Australian recycling company recognised on world stage at Davos Australian recycling innovator Close the Loop has been shortlisted for the 2019 Circular Economy Awards presented...
Australian recycling company recognised on world stage at Davos
Australian recycling innovator Close the Loop has been shortlisted for the 2019 Circular Economy Awards presented at the World Economic Forum in Davos in January. The Circulars are the world’s premier circular economy award program, recognising organisations and individuals making significant contributions to the circular economy in the private and public
The 2019 awards featured eight categories including entrepreneur, tech disrupter and multinational. Australian company Close the Loop has been shortlisted in the SME category for its TonerPlas innovation – an asphalt additive that utilises more than 530,000 recycled plastic bags, toner from
more than 12,000 used printer cartridges and glass from 168,000 bottles in every two-lane 1km stretch of road. In conjunction with road layer Downer, TonerPlas has already been used in roads in Melbourne,
Sydney, Adelaide and Hobart with further rollout in other states currently underway. Close the Loop General Manager Nerida Mortlock said it was an honour to be shortlised at the global sustainability awards.
“Close the Loop has been at the forefront of the Australian circular economy for more than 17 years. “Being acknowledged at The Circulars is the pinnacle for sustainability companies, and it’s exciting to be representing Australia at these high-profile awards.” “TonerPlas is a great example of industrial ecology and collaboration coming together to create not just a new product, but a better-quality product. The addition of TonerPlas creates a superior road surface with a 65 percent increased fatigue life over conventional asphalt, meaning longer lasting
roads at a cost-competitive price.” “At Close the Loop we give new life to valuable resources by improving reusability, simplifying recycling, and maximising the value of recovered materials. Our promise of zero waste to landfill has seen us partner with manufacturers through takeback programs across several industries, including printer cartridges, batteries and cosmetics. “While our core business has traditionally been in cartridge recycling, in the last financial year we processed and recycled more than 40 million cartridges – regulation, ESG reporting standards and consumer sentiment is moving industry towards ‘whole lifecycle’ planning. This means an increasing demand for our services in reverse logistics, product sorting and cleaning, data collection and analytics, chip reading and replacement, and materials recovery.” Running since 2015, previous Circular Economy award winners include Nike, IKEA, Canon Europe,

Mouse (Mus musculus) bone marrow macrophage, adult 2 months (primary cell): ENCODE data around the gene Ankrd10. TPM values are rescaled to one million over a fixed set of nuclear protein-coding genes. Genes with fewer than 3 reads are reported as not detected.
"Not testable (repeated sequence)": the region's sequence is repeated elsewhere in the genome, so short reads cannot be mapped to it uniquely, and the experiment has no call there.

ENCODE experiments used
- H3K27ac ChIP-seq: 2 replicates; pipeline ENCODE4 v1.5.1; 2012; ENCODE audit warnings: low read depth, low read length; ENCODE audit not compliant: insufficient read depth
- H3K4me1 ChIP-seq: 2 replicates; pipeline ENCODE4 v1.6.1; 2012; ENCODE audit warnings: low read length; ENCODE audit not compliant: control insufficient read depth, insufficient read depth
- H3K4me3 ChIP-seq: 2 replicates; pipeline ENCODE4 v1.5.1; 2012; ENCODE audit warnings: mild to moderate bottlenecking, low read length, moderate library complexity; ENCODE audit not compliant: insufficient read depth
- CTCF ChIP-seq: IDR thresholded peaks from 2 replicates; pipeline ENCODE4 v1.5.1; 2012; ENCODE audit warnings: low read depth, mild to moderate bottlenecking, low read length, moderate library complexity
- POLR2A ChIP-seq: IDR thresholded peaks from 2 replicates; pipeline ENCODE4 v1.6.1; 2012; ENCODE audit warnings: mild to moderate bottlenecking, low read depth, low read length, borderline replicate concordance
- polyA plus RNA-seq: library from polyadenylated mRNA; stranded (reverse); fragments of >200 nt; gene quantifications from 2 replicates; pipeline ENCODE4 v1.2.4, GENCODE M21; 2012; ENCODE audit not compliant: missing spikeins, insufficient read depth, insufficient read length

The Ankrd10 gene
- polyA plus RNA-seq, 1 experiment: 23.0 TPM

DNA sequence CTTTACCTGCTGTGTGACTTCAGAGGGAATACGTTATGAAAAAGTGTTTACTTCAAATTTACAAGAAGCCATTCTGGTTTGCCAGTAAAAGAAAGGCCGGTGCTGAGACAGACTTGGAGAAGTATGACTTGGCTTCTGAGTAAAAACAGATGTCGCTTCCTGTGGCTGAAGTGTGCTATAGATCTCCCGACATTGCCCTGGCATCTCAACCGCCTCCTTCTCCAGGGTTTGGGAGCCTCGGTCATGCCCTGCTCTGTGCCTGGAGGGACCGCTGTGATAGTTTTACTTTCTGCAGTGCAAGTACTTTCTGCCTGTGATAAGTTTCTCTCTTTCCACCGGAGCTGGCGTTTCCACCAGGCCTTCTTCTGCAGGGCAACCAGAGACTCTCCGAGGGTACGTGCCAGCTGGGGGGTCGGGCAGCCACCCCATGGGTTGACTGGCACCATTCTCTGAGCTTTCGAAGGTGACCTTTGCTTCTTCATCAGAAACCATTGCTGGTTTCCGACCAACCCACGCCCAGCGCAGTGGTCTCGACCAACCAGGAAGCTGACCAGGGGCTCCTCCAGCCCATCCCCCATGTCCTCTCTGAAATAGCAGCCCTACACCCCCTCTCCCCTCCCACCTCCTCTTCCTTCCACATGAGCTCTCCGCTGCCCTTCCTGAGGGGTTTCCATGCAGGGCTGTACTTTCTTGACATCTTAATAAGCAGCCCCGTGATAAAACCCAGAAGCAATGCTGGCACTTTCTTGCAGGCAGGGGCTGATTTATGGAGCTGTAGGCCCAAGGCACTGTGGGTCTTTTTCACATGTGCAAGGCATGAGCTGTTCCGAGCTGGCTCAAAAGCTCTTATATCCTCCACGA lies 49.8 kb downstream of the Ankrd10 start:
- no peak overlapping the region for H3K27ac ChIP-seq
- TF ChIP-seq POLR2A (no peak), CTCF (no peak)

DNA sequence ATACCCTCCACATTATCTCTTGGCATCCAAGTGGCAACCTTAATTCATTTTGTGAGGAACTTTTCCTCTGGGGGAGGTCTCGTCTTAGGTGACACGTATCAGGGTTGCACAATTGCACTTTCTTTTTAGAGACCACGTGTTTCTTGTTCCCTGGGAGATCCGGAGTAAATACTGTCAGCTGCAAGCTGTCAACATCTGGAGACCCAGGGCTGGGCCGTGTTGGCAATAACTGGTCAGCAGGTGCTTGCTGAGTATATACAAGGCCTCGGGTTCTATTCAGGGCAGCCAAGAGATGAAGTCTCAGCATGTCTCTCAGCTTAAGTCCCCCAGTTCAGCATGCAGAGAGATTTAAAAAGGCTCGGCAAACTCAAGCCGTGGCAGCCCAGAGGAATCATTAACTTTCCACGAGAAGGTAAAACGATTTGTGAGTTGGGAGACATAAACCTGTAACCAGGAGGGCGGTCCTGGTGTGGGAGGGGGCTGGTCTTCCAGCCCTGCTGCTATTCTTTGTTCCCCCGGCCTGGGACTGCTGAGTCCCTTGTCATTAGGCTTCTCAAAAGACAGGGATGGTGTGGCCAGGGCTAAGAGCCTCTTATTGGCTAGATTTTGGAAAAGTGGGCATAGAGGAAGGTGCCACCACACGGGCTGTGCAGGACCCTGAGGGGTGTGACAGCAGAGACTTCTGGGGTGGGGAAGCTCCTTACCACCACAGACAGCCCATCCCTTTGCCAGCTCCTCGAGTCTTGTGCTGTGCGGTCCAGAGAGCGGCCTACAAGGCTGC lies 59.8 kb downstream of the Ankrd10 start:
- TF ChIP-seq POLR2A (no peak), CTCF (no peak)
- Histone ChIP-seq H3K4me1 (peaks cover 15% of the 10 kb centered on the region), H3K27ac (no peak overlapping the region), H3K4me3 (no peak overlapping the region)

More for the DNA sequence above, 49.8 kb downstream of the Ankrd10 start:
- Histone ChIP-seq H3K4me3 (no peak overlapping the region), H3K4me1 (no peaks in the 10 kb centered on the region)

Patagonia, Philips and Rubicon.
New Manufacturing Line Can Turn 200,000 Tonnes of SOFT Plastics and Toner Into ‘TONERPLAS’ Asphalt Additive Recycling innovator Close the Loop has unveiled an upgraded...
New Manufacturing Line Can Turn 200,000 Tonnes of SOFT Plastics and Toner Into ‘TONERPLAS’ Asphalt Additive
Recycling innovator Close the Loop has unveiled an upgraded manufacturing facility that could divert two-thirds of Australia’s 300,000 tonnes of waste soft plastics sent to local landfill annually. The new manufacturing line in Melbourne will produce TonerPlas – an asphalt additive that contains the equivalent of 530,000 recycled plastic bags, toner from more than 12,000 recycled cartridges and 168,000 glass bottles in every kilometre of two-lane road. In conjunction with Downer, roads made with TonerPlas have already been laid in Melbourne, Sydney, Adelaide, Hobart and Canberra. Close the Loop Chairman Craig Devlin said the opening of the line enables the company to produce the additive on a commercial scale. “Close the Loop has been at the forefront of the circular economy for more than 17 years. Our goal of zero waste to landfill has seen us partner with manufacturers through take-back programs across multiple sectors including printer cartridges, cosmetics and batteries. “TonerPlas is a great example of how valuable materials can be recycled to not just create new products, but better-quality products. The addition of TonerPlas improves the fatigue life of traditional asphalt by 65 percent, meaning longer lasting roads at a cost-competitive price. It also offers superior resistance to deformation over standard conventional asphalt for withstanding heavy vehicular traffic.”
“At full capacity our new manufacturing line provides us with the ability to produce enough TonerPlas in a year to pave a two-lane road from Sydney to Melbourne. That would contain the equivalent of 530,000,000 recycled plastic bags, 168,000,000 recycled glass bottles and 12,000,000 recycled toner cartridges. That’s more than 200,000 tonnes of soft plastics that currently go to landfill in Australia.”
He added that policy changes in China last year had highlighted the importance of a local recycling industry and improved energy use across the design, use and reuse of products – a circular economy. “Our new manufacturing capacity to reuse soft plastics and toner into TonerPlas is a great example of what local companies can do. However, Australia needs to coordinate and invest in infrastructure to build a viable recycling industry and divert problematic waste streams from landfill. Banning plastic bags is a start, but it doesn’t solve the challenge, especially as plastic bags account for less than five percent of all waste soft plastics.